Magazine of the Roman Catholic Archdiocese of Hartford Connecticut
Wednesday, September 20, 2017

WORK LIFE

pisani fitness 2

The expensive fitness-tracker watch I gave my wife Sandy for her birthday was on the bureau instead of her wrist. Was she abandoning our conjugal commitment to physical fitness? Maybe I should have given her a turbo-charged German vacuum cleaner instead. Or tapped into my flagging 401(k) and bought her a MINI Cooper. After all, it was a big birthday.

Once upon a time, this woman was obsessed with surpassing the American Heart Association’s recommended goal of walking 10,000 steps a day, and very often she tallied more than 20,000 steps by the time she put her head on the pillow. I don’t know how she did it, but I’m convinced she was motivated by an intense desire to outperform me.

Sometimes I’d find her running in place in the kitchen; other times, I’d go to bed and she’d still be exercising downstairs. For my part, I made an effort to put in as many steps during the workday so that I could satisfy the demands of my tracker by walking at least 250 steps an hour. I just hoped the boss wasn’t wondering about all that physical movement when I should have been chained to my work station.

OK, I admit that we’re both a little obsessive when it comes to exercise, but the experts say it adds years to your life.

One report I read from Dr. Oz — or maybe it was Dr. Phil or Dr. Seuss — said that regular exercise cuts the risk of colon cancer by 60 percent, the risk of Alzheimer’s by 40 percent, the risk of heart disease and high blood pressure by 40 percent and the risk of type II diabetes by 58 percent, along with preventing breast cancer and strokes. So why was her fitness watch on the bureau, instead of wrapped around her wrist so she could register her steps, heart rate, physical exertion, calories, stairs and miles?

“I’m tired of being a slave to a fitness tracker,” she said. “There are more important things in life.”

“What’s more important than taking care of your body?” I asked. The answer came to mind immediately — taking care of your soul. Your body dies. Your soul is immortal. Or to paraphrase Jesus, “Don’t worry about those who can harm the body, worry about those who can harm the soul.”

Can you imagine what saints we’d become if we put as much time and effort into spiritual exercise? My friends who wear fitness trackers are such fanatics they can’t resist boasting about their weekly progress. I wonder, however, whether they pay the same attention to their souls.

Not to boast — I’m boasting — but during one of my productive weeks, I logged 859 active minutes, 63.04 miles,133,446 steps, 23,497 calories and 158 floors. The thought of praying 859 minutes never crossed my mind. And what about spending an hour in eucharistic adoration or saying five decades of the rosary for 20 minutes or, most important of all, going to daily Mass?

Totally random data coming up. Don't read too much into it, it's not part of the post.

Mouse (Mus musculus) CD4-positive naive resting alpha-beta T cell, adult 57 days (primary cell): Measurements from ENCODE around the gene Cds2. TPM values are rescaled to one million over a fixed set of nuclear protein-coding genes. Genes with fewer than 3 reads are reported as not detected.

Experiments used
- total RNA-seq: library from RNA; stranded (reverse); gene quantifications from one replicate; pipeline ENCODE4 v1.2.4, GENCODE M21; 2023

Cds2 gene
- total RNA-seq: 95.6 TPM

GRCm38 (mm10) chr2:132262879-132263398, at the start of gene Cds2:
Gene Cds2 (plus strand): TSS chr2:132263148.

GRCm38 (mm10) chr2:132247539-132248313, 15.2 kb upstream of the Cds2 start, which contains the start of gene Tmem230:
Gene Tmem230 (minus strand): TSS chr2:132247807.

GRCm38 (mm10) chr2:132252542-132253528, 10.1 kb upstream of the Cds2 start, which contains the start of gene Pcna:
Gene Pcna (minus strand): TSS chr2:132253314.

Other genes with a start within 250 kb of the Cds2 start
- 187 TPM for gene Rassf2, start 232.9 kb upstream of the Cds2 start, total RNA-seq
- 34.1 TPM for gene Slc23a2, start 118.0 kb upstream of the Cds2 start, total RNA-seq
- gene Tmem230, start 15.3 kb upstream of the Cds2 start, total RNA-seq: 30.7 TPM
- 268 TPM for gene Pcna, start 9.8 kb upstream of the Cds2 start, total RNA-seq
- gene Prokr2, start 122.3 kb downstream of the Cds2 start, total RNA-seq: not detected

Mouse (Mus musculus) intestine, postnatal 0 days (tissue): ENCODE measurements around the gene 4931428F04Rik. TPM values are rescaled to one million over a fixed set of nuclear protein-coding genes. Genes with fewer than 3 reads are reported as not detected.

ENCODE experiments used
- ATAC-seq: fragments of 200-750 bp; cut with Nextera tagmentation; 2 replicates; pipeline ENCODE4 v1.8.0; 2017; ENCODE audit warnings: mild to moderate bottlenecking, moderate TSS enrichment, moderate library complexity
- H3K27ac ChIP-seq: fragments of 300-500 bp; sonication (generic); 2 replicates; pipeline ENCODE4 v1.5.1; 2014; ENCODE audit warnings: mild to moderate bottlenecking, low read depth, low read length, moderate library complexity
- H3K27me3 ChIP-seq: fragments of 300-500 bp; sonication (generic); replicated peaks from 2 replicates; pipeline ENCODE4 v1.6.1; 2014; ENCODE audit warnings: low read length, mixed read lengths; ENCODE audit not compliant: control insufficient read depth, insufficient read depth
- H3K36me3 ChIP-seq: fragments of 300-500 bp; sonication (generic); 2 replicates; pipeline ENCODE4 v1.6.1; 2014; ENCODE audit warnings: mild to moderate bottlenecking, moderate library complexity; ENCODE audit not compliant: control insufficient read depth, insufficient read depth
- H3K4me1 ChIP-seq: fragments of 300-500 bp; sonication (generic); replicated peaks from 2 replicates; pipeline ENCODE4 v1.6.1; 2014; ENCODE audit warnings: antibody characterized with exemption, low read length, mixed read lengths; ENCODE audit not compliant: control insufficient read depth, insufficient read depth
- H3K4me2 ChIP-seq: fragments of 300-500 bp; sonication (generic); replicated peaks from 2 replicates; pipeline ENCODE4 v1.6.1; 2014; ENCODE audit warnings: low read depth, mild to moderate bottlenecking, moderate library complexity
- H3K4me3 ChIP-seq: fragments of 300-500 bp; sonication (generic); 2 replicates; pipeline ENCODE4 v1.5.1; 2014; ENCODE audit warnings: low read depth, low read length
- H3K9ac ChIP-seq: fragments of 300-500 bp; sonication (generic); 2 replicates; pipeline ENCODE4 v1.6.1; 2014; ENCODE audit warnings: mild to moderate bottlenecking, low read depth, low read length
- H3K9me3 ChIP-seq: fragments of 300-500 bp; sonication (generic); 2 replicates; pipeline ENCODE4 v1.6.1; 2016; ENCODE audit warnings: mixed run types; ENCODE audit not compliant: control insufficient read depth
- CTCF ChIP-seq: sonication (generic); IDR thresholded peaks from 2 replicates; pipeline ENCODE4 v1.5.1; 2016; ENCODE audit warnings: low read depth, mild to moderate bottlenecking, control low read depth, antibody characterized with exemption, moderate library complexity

With a program of regular spiritual fitness, I bet we could cut the risk of depression and anxiety by 75 percent, marital discord by 70 percent, family unrest by 65 percent, workplace agita by 63 percent, unhappiness by 85 percent, impurity by 80 percent and swearing by 95 percent.

Training our souls is far more important than exercising our bodies. Our bodies decay and die, but our souls last forever, so let’s do what’s necessary to get them in shape.

If we could see the condition of our souls, many of us would be shocked. I once read about a man who had a near-death experience and got a review of his life in intimate detail and suddenly realized he’d done the bare minimum for Christ. All that really had concerned him was making money, getting ahead and being a success in the eyes of the world. You might say he was a 98-pound spiritual weakling. The experience changed his life and his priorities.

I started to rethink my own goals. Instead of getting up at 4:25 a.m. to exercise before heading to the train for work, I got up at 4:25 and, in the silence of the morning, began to meditate and tried to listen to the still, small voice of God. I took out my rosary beads and said the Chaplet of Divine Mercy. On the way to the train station, I said the Joyful and Luminous Mysteries of the rosary. While I was on the train for the hourand-45-minute ride into the city, I said the Sorrowful and Glorious Mysteries in addition to praying the Divine Office on my iPad.

At lunch, I crossed the street and went to midday Mass at St. Agnes. It certainly helped me during the workday. Whenever the challenges of the job or my co-workers or clients got a little too demanding and threatened to push me into emotional crisis, I said a prayer for peace ... and it was restored. The benefits were certainly there.

Cardio and weight training may help your body, but it’s good to remember the spiritual exercises that benefit your soul: prayer, fasting, meditation, sacrifices, Mass, eucharistic adoration and the rosary. I still exercise regularly, but now I’m more concerned about cracking a sweat ... spiritually.

JOE PISANI of Orange is a writer whose work has appeared in Catholic publications nationwide. He and his wife Sandy have four daughters.